30 33 Nebraska 1.78 96% 02/01/13
31 31 Wyoming 1.76 95% 01/01/14
32 27 Georgia 1.75 95% 07/01/13
33 28 Ohio 1.74 94% 07/01/13
34 32 Michigan 1.68 91% 01/01/13
35 34 Maryland 1.64 88% 01/01/14
36 38 Texas 1.61 87% 06/01/13
37 37 Arizona 1.60 86% 01/01/14
38 42 Mississippi 1.59 85% 03/01/13
39 41 Kansas 1.55 83% 01/01/14
40 22 Kentucky 1.51 82% 10/01/13
41 43 Colorado 1.50 81% 01/01/14
43 40 West Virginia 1.37 74% 11/01/13
43 39 Oregon 1.37 74% 01/01/14
45 45 Utah 1.31 71% 12/01/13
45 47 Dist. of Columbia 1.31 70% 11/01/13
46 46 Nevada 1.26 68% 03/01/13
48 44 Massachusetts 1.17 63% 09/01/10
48 48 Virginia 1.17 63% 04/01/13
49 49 Arkansas 1.08 58% 07/01/13
50 50 Indiana 1.06 57% 01/01/14
51 51 North Dakota 0.88 47% 07/01/13
(A) In Oklahoma, the dates are 1/1/12 for the State Fund and 1/1/14 Private
Notes: Starting with the 2008 study, when two or more states’ Index Rate values are the same, they are assigned the same ranking. The index rates reflect adjustments for the characters of each individual state’s residual market. Rates vary by classification and insurer in each state. Actual cost to an employer can be adjusted by the employer’s experience rating, premium discount, retrospective rating, and dividends. Link to previous reports and summaries.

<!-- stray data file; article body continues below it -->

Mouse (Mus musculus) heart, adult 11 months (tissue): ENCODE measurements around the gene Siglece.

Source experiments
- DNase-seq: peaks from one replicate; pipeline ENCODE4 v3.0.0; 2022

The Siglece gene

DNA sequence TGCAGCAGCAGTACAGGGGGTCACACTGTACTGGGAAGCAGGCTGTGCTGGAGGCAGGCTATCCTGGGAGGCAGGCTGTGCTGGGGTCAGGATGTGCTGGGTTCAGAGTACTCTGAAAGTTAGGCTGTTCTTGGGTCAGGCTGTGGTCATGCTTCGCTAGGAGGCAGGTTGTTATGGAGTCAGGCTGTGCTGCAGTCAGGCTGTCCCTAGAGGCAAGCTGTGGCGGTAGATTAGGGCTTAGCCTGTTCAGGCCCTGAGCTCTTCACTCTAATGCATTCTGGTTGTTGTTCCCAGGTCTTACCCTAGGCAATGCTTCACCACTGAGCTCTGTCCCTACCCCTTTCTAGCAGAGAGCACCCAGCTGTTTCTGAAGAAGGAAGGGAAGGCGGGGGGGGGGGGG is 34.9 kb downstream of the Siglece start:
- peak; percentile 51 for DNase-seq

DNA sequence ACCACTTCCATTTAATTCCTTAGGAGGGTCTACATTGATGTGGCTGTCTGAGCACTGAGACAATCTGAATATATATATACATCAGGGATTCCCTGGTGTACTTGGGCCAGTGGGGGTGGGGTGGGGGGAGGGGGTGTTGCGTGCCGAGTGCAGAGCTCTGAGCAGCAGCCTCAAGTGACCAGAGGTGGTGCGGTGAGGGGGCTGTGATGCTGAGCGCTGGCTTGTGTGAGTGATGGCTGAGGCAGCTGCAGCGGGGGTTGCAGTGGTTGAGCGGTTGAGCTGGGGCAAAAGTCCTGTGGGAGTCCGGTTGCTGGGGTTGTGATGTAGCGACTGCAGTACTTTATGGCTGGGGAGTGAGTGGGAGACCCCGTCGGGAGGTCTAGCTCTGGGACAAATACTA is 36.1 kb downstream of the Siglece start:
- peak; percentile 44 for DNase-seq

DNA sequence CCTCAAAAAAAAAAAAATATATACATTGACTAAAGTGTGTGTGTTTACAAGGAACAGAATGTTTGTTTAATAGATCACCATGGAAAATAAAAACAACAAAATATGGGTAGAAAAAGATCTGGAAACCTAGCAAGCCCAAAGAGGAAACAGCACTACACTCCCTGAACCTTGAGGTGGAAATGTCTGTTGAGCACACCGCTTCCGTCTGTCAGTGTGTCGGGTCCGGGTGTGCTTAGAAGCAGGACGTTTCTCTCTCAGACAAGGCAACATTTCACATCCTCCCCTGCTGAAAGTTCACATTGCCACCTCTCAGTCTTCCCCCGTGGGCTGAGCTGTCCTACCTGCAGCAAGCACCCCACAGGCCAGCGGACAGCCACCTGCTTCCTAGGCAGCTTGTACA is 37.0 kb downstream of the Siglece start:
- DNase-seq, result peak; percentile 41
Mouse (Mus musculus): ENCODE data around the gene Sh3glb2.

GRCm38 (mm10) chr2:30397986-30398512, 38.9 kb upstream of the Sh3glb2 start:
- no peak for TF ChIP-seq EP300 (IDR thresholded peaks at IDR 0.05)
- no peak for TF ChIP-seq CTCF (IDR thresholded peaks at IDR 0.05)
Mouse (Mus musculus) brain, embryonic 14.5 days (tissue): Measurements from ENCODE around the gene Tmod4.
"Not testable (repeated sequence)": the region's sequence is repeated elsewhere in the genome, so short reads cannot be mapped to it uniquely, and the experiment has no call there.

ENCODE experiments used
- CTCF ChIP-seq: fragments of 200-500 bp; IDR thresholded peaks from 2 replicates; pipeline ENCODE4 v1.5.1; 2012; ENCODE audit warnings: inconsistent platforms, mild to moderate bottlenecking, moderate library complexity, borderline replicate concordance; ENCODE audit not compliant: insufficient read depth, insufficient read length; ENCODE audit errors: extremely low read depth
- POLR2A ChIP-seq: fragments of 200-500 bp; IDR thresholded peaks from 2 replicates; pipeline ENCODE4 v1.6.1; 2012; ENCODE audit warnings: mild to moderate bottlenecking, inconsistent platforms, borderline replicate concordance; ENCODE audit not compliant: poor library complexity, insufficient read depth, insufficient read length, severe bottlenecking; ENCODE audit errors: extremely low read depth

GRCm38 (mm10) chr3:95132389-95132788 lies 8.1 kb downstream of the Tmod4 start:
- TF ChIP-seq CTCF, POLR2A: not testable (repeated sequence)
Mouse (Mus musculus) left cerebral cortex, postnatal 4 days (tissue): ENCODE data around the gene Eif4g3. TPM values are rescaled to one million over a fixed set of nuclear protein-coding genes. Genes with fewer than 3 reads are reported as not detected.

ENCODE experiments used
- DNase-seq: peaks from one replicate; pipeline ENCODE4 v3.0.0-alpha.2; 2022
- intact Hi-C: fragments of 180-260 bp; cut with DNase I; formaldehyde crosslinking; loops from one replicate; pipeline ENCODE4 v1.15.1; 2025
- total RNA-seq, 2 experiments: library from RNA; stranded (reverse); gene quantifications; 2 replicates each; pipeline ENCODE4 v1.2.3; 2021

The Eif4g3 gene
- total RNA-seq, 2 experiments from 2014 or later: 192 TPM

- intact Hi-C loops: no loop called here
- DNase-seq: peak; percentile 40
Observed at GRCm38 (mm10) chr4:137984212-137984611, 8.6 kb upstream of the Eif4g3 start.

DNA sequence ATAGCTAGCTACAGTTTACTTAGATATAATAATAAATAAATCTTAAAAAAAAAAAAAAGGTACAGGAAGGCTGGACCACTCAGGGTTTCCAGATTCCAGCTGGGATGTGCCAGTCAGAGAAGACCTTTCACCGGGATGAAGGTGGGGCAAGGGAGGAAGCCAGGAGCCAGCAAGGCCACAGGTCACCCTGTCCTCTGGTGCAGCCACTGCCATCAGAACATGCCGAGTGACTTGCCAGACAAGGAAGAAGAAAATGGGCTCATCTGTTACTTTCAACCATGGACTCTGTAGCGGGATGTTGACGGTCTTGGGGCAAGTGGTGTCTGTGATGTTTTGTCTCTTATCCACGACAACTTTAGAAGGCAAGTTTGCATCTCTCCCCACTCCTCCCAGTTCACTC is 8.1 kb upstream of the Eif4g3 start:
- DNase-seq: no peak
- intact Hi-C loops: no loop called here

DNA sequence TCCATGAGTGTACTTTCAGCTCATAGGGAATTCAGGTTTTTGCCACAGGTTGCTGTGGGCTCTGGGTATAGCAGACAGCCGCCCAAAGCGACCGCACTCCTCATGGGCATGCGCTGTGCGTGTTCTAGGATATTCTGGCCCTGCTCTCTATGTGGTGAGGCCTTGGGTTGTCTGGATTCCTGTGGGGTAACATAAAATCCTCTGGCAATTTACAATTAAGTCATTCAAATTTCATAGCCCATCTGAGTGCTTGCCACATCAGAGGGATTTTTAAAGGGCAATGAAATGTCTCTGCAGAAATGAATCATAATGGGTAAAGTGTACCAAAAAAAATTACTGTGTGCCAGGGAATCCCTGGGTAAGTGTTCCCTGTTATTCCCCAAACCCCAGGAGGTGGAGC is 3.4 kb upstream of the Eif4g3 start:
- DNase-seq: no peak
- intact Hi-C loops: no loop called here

Employers can reduce their workers’ compensation rates through accident prevention, safety training, and by helping injured workers return to work quickly.
Source: Oregon Department of Consumer & Business Services, Information Technology and Research Section